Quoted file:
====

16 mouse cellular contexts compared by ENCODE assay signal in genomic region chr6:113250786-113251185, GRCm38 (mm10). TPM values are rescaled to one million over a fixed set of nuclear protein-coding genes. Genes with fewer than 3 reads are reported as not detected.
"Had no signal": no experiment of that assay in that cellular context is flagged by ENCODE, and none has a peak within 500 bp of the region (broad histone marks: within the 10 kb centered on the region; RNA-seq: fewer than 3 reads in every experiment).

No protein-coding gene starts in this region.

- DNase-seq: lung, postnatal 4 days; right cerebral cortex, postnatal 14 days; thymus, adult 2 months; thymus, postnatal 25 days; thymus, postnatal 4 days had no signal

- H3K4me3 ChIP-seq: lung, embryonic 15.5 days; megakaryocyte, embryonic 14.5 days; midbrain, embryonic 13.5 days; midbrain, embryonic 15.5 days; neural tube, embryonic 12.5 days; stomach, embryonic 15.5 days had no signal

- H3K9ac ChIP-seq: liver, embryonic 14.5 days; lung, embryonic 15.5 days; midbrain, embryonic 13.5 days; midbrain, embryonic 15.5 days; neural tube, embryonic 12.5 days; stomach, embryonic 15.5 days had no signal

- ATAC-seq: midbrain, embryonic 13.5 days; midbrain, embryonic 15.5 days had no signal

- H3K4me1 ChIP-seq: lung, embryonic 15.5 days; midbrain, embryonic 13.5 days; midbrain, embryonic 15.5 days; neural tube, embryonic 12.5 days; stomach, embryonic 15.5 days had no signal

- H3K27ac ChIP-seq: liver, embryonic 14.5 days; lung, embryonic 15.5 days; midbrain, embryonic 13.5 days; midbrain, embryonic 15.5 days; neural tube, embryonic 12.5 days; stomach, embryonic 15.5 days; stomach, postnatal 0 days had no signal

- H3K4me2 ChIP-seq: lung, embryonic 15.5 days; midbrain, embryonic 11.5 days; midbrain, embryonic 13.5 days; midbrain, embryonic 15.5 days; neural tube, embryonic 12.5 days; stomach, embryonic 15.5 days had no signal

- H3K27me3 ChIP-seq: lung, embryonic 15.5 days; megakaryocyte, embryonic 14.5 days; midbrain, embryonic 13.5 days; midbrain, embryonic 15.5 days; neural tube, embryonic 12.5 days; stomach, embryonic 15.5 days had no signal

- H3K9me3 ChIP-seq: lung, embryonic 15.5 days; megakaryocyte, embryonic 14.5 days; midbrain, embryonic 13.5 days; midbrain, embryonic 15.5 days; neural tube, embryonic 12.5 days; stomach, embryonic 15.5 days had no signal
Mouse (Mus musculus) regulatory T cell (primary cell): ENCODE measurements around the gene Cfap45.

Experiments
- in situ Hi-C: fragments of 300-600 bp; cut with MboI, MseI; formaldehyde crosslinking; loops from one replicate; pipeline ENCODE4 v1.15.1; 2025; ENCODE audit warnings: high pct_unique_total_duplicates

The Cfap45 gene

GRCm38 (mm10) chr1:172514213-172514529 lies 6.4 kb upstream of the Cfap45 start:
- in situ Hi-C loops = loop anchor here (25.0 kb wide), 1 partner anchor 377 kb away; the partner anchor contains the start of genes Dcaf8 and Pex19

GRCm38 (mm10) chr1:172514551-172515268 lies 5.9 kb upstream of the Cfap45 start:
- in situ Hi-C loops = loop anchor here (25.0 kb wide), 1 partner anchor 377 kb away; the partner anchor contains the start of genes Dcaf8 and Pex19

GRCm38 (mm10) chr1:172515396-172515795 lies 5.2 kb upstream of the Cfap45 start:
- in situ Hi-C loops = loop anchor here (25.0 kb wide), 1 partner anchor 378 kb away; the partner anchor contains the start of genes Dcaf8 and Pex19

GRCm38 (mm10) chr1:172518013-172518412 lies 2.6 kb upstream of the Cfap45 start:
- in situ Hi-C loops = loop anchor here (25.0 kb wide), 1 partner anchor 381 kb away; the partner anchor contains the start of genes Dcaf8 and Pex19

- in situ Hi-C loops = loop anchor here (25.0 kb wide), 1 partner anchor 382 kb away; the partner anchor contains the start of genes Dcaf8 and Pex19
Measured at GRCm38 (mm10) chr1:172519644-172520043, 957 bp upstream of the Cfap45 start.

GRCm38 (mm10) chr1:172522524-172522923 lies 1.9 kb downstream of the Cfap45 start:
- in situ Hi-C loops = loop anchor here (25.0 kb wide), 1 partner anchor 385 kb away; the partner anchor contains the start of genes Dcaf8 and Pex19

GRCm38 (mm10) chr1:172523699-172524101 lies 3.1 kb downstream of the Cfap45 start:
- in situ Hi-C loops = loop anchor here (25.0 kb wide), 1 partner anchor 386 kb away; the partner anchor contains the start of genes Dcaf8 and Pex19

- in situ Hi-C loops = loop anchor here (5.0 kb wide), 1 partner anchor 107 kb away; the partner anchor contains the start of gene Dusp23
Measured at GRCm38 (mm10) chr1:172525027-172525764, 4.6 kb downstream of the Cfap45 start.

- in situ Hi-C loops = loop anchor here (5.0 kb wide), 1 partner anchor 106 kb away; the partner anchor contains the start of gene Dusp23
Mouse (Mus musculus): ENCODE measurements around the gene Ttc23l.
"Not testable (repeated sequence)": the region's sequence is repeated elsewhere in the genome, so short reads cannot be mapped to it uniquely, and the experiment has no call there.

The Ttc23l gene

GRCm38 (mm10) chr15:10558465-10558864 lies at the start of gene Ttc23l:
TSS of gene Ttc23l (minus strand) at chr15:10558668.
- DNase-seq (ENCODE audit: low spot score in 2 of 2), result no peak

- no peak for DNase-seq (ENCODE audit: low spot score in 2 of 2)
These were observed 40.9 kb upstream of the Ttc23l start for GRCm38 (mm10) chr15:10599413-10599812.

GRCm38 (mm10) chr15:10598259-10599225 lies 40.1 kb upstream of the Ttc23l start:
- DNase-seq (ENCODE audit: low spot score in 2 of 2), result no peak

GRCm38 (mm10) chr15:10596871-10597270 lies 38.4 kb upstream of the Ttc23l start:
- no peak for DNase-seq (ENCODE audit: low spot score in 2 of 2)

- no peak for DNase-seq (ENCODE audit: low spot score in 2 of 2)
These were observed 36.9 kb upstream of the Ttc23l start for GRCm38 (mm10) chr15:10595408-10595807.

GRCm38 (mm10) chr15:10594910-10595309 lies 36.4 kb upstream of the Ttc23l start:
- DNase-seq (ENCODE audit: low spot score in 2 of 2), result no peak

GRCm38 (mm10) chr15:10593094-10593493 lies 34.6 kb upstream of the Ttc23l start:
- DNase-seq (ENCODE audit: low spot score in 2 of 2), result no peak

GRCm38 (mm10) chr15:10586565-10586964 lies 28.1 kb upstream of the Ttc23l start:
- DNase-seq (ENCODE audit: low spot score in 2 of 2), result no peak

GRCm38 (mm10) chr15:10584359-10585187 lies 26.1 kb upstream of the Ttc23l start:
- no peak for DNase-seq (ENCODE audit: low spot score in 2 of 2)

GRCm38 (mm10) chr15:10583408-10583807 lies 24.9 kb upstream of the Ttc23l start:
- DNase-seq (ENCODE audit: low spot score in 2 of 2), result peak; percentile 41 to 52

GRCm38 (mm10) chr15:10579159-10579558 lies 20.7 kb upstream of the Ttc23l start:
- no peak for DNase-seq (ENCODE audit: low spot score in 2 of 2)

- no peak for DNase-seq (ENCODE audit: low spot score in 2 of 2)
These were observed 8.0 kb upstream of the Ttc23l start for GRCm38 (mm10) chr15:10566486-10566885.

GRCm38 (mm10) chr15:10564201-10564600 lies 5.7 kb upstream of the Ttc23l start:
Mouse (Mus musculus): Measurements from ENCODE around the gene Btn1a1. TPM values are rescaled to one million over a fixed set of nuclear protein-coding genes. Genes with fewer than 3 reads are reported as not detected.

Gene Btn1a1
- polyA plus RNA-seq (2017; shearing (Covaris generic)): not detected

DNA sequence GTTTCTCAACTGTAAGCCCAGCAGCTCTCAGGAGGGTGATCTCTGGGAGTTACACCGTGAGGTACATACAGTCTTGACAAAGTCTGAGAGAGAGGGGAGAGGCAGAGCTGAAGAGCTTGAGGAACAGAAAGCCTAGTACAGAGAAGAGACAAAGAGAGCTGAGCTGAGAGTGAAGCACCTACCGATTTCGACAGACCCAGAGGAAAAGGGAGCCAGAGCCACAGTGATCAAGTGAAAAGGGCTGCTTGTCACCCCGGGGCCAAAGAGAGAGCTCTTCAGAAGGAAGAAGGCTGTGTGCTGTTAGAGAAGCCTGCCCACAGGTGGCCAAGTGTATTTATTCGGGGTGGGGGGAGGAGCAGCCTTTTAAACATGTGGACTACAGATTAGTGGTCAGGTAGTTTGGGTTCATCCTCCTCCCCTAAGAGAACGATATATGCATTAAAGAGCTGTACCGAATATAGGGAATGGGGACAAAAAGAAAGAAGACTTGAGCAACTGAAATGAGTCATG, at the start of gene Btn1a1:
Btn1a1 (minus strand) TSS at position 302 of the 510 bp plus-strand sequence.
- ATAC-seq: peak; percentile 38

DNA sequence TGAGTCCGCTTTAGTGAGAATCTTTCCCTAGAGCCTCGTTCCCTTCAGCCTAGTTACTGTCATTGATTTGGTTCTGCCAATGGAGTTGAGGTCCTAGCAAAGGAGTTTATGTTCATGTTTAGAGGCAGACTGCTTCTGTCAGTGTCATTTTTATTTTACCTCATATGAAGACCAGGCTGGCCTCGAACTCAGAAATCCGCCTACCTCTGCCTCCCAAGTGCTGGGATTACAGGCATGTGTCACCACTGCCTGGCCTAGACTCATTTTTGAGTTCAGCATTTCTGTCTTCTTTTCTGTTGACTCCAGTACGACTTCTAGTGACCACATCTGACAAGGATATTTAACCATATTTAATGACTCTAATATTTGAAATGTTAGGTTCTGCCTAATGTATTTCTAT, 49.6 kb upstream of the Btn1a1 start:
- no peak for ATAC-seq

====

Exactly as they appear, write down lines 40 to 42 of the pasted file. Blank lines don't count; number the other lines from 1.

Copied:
- no peak for DNase-seq (ENCODE audit: low spot score in 2 of 2)
These were observed 40.9 kb upstream of the Ttc23l start for GRCm38 (mm10) chr15:10599413-10599812.

GRCm38 (mm10) chr15:10598259-10599225 lies 40.1 kb upstream of the Ttc23l start: